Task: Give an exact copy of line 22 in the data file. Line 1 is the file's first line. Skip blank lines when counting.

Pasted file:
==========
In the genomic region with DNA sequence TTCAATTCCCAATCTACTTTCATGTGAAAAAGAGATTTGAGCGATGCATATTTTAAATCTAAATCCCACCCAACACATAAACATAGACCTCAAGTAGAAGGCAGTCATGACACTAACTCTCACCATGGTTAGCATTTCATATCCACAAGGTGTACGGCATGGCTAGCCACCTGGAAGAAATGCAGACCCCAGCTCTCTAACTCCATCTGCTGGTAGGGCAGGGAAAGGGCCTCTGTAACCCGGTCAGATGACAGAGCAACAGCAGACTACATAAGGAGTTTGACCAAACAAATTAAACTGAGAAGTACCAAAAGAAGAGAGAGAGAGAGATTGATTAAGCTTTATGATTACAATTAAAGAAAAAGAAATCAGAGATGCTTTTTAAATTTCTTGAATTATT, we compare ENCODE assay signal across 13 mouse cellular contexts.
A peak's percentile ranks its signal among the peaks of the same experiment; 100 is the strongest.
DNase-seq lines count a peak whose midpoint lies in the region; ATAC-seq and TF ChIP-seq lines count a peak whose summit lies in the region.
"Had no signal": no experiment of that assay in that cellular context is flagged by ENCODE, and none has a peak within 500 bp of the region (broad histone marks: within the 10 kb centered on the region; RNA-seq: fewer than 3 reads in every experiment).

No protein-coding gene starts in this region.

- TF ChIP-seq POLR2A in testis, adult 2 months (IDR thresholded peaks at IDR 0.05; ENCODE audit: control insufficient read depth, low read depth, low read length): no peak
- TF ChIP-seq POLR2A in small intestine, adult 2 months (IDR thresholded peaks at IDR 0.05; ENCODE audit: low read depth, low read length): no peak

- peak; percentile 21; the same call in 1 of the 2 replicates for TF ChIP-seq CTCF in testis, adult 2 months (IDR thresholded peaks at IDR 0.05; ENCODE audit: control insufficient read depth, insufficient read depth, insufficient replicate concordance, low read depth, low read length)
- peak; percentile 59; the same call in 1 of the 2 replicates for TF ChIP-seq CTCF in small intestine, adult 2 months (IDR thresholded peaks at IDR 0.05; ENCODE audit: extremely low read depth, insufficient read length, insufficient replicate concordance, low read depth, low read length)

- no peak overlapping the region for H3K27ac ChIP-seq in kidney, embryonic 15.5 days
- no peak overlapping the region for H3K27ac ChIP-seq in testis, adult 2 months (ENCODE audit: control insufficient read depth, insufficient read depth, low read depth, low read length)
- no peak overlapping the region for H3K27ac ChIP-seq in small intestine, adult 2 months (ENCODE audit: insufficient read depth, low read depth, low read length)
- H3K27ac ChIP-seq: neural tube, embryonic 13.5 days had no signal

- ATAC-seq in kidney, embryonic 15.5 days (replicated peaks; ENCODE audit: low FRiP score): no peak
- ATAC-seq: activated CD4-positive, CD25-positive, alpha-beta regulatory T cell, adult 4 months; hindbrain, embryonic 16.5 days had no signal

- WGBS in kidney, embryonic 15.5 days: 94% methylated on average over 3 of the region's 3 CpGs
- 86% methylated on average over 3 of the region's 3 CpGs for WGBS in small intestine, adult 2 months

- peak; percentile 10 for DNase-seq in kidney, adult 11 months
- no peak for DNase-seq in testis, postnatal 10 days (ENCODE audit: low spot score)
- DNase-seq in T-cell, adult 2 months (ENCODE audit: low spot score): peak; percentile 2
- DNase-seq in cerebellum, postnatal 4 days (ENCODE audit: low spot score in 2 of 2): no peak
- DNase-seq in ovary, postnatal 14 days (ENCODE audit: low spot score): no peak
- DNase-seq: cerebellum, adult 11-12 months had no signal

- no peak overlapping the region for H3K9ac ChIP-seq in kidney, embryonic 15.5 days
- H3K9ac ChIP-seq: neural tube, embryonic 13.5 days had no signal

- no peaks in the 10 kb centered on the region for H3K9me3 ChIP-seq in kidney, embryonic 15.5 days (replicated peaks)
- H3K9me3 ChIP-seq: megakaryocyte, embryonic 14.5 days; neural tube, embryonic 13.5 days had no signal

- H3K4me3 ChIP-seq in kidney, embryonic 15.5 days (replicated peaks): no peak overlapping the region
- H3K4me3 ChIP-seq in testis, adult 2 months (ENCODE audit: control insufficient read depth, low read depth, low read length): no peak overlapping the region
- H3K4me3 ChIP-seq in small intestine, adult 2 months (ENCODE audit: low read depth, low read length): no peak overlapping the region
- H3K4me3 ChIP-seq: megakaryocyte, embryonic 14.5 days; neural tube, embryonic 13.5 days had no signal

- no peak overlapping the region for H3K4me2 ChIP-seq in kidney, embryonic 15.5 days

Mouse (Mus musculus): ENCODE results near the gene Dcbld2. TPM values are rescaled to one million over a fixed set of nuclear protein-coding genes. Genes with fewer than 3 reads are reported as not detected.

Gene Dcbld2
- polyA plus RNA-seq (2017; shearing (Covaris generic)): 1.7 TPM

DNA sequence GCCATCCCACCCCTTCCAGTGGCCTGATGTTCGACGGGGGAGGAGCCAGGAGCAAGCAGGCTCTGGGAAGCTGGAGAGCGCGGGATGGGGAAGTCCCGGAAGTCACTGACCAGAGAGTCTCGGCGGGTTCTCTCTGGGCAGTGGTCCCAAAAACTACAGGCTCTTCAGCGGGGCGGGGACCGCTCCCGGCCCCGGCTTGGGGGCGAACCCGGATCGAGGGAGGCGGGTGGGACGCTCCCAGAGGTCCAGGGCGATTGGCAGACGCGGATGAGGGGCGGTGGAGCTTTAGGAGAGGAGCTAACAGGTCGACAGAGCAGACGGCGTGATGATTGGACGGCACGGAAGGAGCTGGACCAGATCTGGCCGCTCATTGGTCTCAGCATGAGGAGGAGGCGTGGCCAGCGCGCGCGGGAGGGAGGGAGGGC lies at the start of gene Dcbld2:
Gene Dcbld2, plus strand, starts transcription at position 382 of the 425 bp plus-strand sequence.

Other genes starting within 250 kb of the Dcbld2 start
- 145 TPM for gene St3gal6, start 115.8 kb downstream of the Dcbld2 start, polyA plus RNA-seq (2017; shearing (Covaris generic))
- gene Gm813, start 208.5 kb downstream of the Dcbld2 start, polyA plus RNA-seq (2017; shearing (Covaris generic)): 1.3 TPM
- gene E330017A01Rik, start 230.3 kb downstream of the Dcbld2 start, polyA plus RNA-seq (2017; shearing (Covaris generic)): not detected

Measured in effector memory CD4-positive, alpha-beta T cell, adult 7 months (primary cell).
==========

- DNase-seq in ovary, postnatal 14 days (ENCODE audit: low spot score): no peak